Posted on 21 November 2019

Discovering the APEEE bus transportation service

What if you were offered a ride to your work by a bus filled with joyful people singing and having fun? To have a professional driver taking care of the route, and a “hostess” being attentive to your well-being on board? Pia Pistol, a member of the APEEE board took a test ride with the children on a school bus on Wednesday 3 June. Read below about her impressions.

It is a cold and rainy Wednesday morning when I step out of the front door of my home. Everything is grey and I miss the warmth of my bed when I hold tight my umbrella and walk towards the bus stop. I reach the stop at the same time with the bus, and impatiently wait for my turn to enter the vehicle. However, I make sure everybody else has boarded the bus before I climb the stairs to the bus. After all, this is a school bus, and I am today the only grown up passenger allowed on board the vehicle filled with pupils that all have the same destination: the European School Brussels II in Woluwe Saint Lambert.

In the bus I am, like everybody else, greeted with a radiant smile by Fatoumata Barry, the bus supervisor, and a kind word of welcome by Christophe, the driver. I fold my wet umbrella and take a seat on the front row of the bus. I take a look back at the children that have sat down and are buckling up their seat belts with the help of Fatoumata. The bus is filled with children’s chatter and giggling and all of a sudden the day feels quite a bit less grey and more joyful.

Fatoumata, or Fatou, tells me that she is a bus supervisor for two years. It is her first job since she arrived to Belgium from Conakry, the capital of Guinea, in 2015. In addition to her work as a bus supervisor she also works in the school canteen during lunchtime, and as a cleaning lady in the evenings. Her workdays are long and include several gaps in between, but she says she is nevertheless happy to have a stable job. “The best part of this job is being in contact with children” Fatou says, and it is easy to believe it when you see the young woman communicate with ease with the little passengers of the bus who do not always share a common language with her.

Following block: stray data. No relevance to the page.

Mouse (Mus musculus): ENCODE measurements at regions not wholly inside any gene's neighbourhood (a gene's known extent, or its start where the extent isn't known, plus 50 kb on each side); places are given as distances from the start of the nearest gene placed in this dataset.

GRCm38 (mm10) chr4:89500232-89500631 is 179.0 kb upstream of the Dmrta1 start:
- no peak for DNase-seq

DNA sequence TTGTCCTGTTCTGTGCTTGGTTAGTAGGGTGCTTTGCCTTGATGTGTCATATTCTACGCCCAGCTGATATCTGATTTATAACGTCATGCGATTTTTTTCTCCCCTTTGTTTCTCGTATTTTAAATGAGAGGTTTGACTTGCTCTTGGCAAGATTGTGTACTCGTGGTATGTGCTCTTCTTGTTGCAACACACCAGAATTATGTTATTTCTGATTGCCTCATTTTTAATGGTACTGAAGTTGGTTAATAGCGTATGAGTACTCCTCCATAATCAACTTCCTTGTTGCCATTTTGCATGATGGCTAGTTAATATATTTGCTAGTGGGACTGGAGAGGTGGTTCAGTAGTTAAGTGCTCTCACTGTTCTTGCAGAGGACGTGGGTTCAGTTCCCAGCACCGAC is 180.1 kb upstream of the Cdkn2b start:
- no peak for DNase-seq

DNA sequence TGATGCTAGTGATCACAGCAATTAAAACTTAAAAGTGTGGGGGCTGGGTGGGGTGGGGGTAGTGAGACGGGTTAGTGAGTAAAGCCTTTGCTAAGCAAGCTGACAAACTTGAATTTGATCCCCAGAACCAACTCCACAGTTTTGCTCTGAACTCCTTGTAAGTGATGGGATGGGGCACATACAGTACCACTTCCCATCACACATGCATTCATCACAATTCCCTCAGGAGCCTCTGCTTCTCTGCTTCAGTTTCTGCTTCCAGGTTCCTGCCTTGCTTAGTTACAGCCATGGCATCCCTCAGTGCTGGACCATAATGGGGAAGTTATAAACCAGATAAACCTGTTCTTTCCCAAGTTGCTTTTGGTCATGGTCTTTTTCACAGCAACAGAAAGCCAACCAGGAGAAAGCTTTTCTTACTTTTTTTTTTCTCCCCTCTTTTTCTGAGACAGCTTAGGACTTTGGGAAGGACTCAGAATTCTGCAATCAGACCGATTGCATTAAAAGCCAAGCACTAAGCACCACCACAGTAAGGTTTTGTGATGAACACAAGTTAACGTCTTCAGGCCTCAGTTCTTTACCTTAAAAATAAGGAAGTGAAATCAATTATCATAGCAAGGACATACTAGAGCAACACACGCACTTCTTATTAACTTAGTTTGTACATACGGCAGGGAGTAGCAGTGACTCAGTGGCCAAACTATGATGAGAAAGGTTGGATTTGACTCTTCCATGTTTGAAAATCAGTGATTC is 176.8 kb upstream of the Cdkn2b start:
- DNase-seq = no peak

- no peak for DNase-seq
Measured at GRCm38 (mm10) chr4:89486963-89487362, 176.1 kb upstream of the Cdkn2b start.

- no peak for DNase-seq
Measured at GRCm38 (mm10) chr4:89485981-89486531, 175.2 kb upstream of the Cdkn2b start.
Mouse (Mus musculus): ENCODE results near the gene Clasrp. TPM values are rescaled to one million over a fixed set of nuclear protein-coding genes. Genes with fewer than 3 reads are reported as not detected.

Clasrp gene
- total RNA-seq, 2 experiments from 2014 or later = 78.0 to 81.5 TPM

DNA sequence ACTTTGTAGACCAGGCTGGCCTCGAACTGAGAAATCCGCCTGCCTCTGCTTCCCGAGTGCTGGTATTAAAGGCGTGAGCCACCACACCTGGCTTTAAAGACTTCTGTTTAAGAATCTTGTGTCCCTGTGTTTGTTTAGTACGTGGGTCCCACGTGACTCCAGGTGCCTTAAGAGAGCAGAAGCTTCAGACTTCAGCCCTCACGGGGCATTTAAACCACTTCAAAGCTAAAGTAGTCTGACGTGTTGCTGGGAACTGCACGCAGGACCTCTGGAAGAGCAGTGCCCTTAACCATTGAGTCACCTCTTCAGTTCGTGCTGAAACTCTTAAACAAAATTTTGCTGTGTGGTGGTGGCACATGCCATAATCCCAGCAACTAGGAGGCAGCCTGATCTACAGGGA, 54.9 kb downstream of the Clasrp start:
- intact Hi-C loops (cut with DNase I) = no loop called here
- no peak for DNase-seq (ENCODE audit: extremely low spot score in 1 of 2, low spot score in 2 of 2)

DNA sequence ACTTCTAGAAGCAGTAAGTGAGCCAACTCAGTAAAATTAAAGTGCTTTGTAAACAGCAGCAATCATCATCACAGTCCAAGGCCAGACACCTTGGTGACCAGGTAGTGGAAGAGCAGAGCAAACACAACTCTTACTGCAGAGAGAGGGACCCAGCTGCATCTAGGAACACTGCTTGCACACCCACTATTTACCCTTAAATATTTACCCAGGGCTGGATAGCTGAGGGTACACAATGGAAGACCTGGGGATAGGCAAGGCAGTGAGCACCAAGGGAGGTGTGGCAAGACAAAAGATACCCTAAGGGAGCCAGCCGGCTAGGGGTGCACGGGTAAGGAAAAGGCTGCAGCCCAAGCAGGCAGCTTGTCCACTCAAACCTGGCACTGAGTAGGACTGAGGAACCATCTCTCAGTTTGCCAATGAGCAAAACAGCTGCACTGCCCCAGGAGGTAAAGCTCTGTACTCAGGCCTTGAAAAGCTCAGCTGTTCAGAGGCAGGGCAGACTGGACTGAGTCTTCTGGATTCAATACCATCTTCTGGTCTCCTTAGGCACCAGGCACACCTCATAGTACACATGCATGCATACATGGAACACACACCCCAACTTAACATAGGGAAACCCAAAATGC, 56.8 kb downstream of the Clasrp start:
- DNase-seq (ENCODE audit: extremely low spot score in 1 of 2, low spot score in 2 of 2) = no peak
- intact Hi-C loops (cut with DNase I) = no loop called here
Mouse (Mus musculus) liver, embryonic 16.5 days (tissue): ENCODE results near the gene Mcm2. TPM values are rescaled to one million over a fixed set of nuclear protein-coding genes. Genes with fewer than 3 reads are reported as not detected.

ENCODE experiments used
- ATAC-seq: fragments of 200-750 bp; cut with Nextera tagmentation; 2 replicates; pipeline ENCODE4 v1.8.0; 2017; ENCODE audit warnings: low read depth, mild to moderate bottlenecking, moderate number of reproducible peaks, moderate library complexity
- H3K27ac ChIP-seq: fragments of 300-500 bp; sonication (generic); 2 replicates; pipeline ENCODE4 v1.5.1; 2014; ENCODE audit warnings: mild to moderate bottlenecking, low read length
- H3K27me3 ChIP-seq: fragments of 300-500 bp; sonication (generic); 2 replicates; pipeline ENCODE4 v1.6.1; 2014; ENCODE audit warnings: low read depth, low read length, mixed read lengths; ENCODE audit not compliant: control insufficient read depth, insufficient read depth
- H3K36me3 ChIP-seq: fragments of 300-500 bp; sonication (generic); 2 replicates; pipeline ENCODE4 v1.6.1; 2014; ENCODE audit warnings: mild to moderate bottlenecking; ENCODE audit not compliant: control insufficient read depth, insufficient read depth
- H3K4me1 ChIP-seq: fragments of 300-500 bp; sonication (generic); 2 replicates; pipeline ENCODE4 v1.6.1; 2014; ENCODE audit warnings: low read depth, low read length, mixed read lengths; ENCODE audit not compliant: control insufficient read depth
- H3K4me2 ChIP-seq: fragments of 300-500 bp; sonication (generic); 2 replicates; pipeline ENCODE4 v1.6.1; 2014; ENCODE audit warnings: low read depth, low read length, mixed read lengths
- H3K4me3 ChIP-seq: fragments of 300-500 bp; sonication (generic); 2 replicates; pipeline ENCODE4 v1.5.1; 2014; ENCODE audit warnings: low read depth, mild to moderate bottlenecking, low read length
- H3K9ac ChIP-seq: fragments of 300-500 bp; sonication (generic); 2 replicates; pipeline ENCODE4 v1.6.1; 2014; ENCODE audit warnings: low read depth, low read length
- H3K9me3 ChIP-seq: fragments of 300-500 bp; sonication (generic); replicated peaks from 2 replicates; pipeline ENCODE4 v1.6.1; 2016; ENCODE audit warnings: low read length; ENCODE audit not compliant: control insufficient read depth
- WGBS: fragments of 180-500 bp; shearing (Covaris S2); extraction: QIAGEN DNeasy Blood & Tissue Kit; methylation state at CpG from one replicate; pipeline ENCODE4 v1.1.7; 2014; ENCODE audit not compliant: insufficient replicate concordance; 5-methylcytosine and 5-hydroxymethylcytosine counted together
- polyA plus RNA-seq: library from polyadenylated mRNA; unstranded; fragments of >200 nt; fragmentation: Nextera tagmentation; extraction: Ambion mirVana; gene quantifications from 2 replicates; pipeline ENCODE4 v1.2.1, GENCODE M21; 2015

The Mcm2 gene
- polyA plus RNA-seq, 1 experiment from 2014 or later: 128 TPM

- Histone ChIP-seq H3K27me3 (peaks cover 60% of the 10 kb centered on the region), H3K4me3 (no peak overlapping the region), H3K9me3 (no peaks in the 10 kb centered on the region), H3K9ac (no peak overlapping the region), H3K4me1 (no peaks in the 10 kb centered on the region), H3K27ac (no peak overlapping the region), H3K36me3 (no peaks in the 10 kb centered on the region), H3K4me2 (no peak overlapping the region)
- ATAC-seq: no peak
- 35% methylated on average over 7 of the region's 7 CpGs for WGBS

Fatou notes every pupil present in the bus in her tablet, using an application that has been tailor- made for the APEEE bus service. The application records the names of the children and the exact time they have boarded the bus. Once the check-in is complete and everybody is buckled up, the bus departs, heading for the next stop of this round. There are a total of five stops on this round, and around 40 pupils board the bus every morning.

The bus ride to school is scheduled to take no more than 45 minutes. However, as often happens in the Brussels region traffic, unforeseen events can cause delays, and today happens to be one of those days. All of a sudden the bus stops in the middle of a tiny crossroads, and is unable to continue due to a roadblock. Christophe quickly assesses the situation and states that it will not be possible to go straight; turning left or right is not a possibility either. Behind the bus other vehicles are starting to queue, and we can hear by the beeping of horns that they are not happy about it. The situation very quickly escalates outside the bus, with commune workers trying to find a solution, a police officer giving orders to everybody, and the unhappy drivers of the cars blocked by the bus expressing their anger in different ways.